Spain lays out plans to fight rising number of hate crimes

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Spain lays out plans to fight rising number of hate crimes
A protester dressed in the rainbow colours raises his fist as take part in a demonstration to protest against LGBTQ-phobia at the Puerta del Sol square in Madrid on July 11, 2021. Photo: OSCAR DEL POZO / AFP

In an announcement on Friday, the Spanish government said it would create specialised groups within the Interior Ministry and the police force to tackle the rising number of hate crimes that have shocked the country in recent months.


According to the Interior Ministry, hate crimes have grown by around 9 percent every year since 2014.

Prime Minister Pedro Sanchez chaired an urgent meeting with ministers, community leaders and police after a man said he was violently attacked last weekend in Madrid. The 20-year-old said he was attacked by eight masked assailants who carved the word "maricon" (faggot) on his buttocks with a knife.

While the man later retracted his statement, it came as the country was still in shock after the brutal killing of Samuel Luiz, a nursing assistant who was beaten to death in July, allegedly over his sexual orientation.


READ ALSO: Youth admits vicious gay attack story that shocked Spain was a lie

Spain is generally a country with an open approach to sexuality: a recent YouGov survey showed that 91 percent of people would be supportive if a family member came out as lesbian, gay or bisexual.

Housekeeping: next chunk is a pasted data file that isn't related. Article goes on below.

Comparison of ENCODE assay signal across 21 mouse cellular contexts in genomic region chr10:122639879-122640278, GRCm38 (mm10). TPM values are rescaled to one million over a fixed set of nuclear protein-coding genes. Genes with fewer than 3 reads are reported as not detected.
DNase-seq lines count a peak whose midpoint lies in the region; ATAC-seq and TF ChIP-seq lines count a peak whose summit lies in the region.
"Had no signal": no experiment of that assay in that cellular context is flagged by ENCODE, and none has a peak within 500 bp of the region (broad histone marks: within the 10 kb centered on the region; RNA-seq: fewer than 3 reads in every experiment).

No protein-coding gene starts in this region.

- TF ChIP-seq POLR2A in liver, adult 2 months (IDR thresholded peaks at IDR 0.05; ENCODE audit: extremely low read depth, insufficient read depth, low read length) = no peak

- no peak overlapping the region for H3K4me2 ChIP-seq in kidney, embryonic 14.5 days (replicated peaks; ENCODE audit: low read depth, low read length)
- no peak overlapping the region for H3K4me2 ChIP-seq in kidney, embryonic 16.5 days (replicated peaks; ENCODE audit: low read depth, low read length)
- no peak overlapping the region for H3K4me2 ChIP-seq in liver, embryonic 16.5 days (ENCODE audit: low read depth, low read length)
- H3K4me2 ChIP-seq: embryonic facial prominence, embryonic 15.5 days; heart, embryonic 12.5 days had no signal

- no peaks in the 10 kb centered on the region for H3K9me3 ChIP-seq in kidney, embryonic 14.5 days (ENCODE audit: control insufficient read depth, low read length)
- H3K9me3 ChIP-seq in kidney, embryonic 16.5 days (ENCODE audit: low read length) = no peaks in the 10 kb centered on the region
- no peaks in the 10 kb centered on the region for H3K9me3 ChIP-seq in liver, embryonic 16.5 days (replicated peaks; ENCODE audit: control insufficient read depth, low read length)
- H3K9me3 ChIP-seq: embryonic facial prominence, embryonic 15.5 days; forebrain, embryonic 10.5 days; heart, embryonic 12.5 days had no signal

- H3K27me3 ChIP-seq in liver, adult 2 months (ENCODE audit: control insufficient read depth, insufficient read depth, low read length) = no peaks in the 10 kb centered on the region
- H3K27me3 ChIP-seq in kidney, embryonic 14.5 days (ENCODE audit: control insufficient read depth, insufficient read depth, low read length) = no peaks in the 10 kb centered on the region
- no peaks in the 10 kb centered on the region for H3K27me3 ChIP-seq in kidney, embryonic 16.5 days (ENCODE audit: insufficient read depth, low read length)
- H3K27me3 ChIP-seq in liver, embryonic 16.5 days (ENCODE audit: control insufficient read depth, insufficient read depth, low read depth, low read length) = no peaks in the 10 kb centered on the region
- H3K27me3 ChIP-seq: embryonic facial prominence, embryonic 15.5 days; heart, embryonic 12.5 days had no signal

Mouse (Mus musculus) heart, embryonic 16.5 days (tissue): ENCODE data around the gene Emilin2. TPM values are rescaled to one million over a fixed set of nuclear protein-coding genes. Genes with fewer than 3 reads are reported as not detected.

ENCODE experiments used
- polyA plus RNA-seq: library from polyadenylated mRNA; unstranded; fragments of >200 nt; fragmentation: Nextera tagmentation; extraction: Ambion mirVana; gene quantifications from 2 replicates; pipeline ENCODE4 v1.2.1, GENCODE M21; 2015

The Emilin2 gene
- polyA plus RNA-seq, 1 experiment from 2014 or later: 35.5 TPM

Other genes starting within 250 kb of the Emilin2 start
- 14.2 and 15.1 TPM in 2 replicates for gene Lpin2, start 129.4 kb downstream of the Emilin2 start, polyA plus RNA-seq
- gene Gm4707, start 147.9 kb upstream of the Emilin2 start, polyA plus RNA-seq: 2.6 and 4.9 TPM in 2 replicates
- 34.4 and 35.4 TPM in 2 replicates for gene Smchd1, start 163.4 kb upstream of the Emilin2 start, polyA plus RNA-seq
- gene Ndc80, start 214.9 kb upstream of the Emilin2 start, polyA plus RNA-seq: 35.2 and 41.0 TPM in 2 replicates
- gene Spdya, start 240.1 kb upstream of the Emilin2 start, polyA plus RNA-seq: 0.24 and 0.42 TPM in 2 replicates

It became just the third country in the world to legalise gay marriage in 2005.

But the rise in homophobic violence in recent months has worried rights groups and led to demonstrations.

Hundreds gathered in the centre of Madrid on Saturday to call for the protection of LGBT rights. Banners read "touch one of us, touch us all," and "we are being killed".

READ ALSO: Is Spain really a tolerant country when it comes to LGBTQ+ people?

Discriminatory violence against the ethic Roma is also on the rise. In 2018 the Council of Europe Anti-racism Commission (ECRI) urged Spain to "establish a strong independent equality body to promote equality and prevent discrimination".

On Friday, the committee agreed to increase hiring for the National Anti-Hate Crime Unit. More details about a new three-year plan are expected to be announced later on.


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